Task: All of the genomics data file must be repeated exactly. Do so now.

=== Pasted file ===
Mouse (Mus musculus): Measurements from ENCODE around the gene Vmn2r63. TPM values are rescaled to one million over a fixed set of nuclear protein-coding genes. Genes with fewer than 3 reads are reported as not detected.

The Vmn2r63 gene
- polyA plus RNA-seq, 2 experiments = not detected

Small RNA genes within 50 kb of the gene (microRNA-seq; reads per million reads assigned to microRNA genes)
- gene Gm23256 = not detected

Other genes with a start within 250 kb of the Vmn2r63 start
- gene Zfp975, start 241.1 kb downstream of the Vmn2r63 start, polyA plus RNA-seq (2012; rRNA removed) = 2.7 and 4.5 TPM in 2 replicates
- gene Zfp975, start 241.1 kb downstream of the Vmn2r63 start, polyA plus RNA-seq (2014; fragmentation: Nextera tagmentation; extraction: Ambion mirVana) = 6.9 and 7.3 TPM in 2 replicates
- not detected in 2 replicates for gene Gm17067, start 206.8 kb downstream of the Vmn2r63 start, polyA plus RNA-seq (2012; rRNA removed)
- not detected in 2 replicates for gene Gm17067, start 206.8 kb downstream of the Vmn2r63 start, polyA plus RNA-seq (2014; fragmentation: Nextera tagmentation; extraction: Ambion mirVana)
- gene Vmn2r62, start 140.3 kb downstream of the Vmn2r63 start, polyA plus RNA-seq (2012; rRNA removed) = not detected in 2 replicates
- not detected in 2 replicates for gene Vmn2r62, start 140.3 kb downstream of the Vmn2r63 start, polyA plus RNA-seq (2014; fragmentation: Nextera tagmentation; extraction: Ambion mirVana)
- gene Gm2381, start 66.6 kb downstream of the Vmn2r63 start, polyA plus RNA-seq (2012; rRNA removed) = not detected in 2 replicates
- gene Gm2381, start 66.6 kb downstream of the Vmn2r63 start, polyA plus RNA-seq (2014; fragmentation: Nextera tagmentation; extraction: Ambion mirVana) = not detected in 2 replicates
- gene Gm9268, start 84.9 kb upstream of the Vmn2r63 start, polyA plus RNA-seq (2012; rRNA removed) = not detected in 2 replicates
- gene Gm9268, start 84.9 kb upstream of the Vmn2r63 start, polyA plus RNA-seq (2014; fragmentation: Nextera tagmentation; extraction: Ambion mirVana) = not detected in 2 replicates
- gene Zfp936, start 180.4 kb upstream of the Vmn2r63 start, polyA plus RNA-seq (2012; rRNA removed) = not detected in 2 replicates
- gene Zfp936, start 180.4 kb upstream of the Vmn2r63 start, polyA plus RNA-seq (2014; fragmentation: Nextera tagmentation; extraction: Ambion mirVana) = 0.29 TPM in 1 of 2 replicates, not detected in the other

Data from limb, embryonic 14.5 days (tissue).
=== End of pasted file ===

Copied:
Mouse (Mus musculus): Measurements from ENCODE around the gene Vmn2r63. TPM values are rescaled to one million over a fixed set of nuclear protein-coding genes. Genes with fewer than 3 reads are reported as not detected.

The Vmn2r63 gene
- polyA plus RNA-seq, 2 experiments = not detected

Small RNA genes within 50 kb of the gene (microRNA-seq; reads per million reads assigned to microRNA genes)
- gene Gm23256 = not detected

Other genes with a start within 250 kb of the Vmn2r63 start
- gene Zfp975, start 241.1 kb downstream of the Vmn2r63 start, polyA plus RNA-seq (2012; rRNA removed) = 2.7 and 4.5 TPM in 2 replicates
- gene Zfp975, start 241.1 kb downstream of the Vmn2r63 start, polyA plus RNA-seq (2014; fragmentation: Nextera tagmentation; extraction: Ambion mirVana) = 6.9 and 7.3 TPM in 2 replicates
- not detected in 2 replicates for gene Gm17067, start 206.8 kb downstream of the Vmn2r63 start, polyA plus RNA-seq (2012; rRNA removed)
- not detected in 2 replicates for gene Gm17067, start 206.8 kb downstream of the Vmn2r63 start, polyA plus RNA-seq (2014; fragmentation: Nextera tagmentation; extraction: Ambion mirVana)
- gene Vmn2r62, start 140.3 kb downstream of the Vmn2r63 start, polyA plus RNA-seq (2012; rRNA removed) = not detected in 2 replicates
- not detected in 2 replicates for gene Vmn2r62, start 140.3 kb downstream of the Vmn2r63 start, polyA plus RNA-seq (2014; fragmentation: Nextera tagmentation; extraction: Ambion mirVana)
- gene Gm2381, start 66.6 kb downstream of the Vmn2r63 start, polyA plus RNA-seq (2012; rRNA removed) = not detected in 2 replicates
- gene Gm2381, start 66.6 kb downstream of the Vmn2r63 start, polyA plus RNA-seq (2014; fragmentation: Nextera tagmentation; extraction: Ambion mirVana) = not detected in 2 replicates
- gene Gm9268, start 84.9 kb upstream of the Vmn2r63 start, polyA plus RNA-seq (2012; rRNA removed) = not detected in 2 replicates
- gene Gm9268, start 84.9 kb upstream of the Vmn2r63 start, polyA plus RNA-seq (2014; fragmentation: Nextera tagmentation; extraction: Ambion mirVana) = not detected in 2 replicates
- gene Zfp936, start 180.4 kb upstream of the Vmn2r63 start, polyA plus RNA-seq (2012; rRNA removed) = not detected in 2 replicates
- gene Zfp936, start 180.4 kb upstream of the Vmn2r63 start, polyA plus RNA-seq (2014; fragmentation: Nextera tagmentation; extraction: Ambion mirVana) = 0.29 TPM in 1 of 2 replicates, not detected in the other

Data from limb, embryonic 14.5 days (tissue).